Abstract

Recent studies suggest that the cognitive impairment associated with normal aging is due to neuronal dysfunction rather than to loss of neurons or synapses. To characterize this dysfunction, molecular indices of neuronal function were quantified in autopsy samples of cerebral cortex. During normal aging, the most dramatic decline was found in levels of synaptic proteins involved in structural plasticity (remodeling) of axons and dendrites. Alzheimer disease, the most common cause of dementia in the elderly, was associated with an additional 81% decrease in levels of drebrin, a protein regulating postsynaptic plasticity. Disturbed mechanisms of plasticity may contribute to cognitive dysfunction during aging and in Alzheimer disease.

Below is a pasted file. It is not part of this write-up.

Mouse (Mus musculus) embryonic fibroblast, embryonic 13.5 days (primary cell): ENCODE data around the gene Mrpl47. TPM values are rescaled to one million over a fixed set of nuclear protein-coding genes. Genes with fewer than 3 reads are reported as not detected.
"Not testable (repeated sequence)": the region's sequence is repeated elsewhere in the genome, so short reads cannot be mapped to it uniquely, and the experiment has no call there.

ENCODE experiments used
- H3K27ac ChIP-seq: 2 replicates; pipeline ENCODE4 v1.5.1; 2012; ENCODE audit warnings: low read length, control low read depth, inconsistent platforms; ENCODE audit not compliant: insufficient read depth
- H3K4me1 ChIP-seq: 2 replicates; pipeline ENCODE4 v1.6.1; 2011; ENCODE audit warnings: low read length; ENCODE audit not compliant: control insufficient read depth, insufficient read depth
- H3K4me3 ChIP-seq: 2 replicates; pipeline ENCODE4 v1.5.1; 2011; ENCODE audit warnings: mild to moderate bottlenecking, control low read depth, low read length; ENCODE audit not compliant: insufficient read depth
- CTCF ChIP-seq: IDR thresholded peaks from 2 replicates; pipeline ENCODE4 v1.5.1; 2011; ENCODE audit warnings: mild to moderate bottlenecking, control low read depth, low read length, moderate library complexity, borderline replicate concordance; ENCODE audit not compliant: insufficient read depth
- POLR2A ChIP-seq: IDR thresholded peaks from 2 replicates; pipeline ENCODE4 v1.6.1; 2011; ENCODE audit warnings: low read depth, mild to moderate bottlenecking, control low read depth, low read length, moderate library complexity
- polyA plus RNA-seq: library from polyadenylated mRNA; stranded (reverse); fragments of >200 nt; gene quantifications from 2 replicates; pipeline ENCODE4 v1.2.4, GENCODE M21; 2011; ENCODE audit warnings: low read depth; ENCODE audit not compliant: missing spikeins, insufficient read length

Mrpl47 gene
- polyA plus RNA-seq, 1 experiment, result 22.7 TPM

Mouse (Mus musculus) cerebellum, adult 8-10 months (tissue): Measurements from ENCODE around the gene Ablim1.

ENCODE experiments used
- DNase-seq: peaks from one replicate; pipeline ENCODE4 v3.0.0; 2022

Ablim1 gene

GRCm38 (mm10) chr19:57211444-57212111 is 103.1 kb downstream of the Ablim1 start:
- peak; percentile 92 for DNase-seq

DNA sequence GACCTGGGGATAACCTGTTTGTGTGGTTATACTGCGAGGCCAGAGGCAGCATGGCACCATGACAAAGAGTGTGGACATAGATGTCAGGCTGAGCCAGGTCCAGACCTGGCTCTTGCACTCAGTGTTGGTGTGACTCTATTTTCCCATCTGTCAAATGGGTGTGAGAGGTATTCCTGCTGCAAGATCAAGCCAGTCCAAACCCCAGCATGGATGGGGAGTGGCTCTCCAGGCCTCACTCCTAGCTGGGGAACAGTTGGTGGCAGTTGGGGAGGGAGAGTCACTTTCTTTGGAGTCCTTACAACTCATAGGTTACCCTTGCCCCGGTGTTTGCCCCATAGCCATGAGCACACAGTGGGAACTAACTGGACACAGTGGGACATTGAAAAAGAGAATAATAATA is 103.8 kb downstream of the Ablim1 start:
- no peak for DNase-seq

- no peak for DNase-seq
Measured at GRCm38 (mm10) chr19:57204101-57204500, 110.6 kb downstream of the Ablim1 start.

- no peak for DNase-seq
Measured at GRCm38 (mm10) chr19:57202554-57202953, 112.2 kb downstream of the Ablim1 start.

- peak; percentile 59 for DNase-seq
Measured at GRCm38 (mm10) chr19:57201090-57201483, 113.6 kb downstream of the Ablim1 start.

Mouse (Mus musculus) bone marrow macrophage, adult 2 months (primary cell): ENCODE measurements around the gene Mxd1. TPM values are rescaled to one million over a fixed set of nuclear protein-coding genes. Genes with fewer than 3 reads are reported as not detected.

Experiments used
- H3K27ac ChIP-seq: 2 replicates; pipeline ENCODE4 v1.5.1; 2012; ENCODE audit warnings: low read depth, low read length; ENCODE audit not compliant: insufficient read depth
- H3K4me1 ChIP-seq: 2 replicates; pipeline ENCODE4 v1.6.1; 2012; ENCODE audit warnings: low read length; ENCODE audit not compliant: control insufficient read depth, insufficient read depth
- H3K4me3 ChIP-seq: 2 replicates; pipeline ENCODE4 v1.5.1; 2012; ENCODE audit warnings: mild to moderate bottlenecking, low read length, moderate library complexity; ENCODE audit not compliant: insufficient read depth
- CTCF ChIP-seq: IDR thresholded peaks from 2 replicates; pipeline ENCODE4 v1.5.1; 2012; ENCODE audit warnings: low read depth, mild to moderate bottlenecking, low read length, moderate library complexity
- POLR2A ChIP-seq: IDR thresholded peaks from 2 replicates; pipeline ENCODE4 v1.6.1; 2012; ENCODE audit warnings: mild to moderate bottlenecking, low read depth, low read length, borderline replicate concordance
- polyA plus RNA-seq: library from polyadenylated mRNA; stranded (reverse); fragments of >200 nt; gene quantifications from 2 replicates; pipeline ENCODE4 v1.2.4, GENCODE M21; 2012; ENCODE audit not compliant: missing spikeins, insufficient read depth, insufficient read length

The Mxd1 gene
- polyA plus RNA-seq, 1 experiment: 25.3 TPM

Author notes

Supported by the NIA intramural program and Grant in Aid for Exploratory Research, Ministry of Education, Science, Sports and Culture, Japan.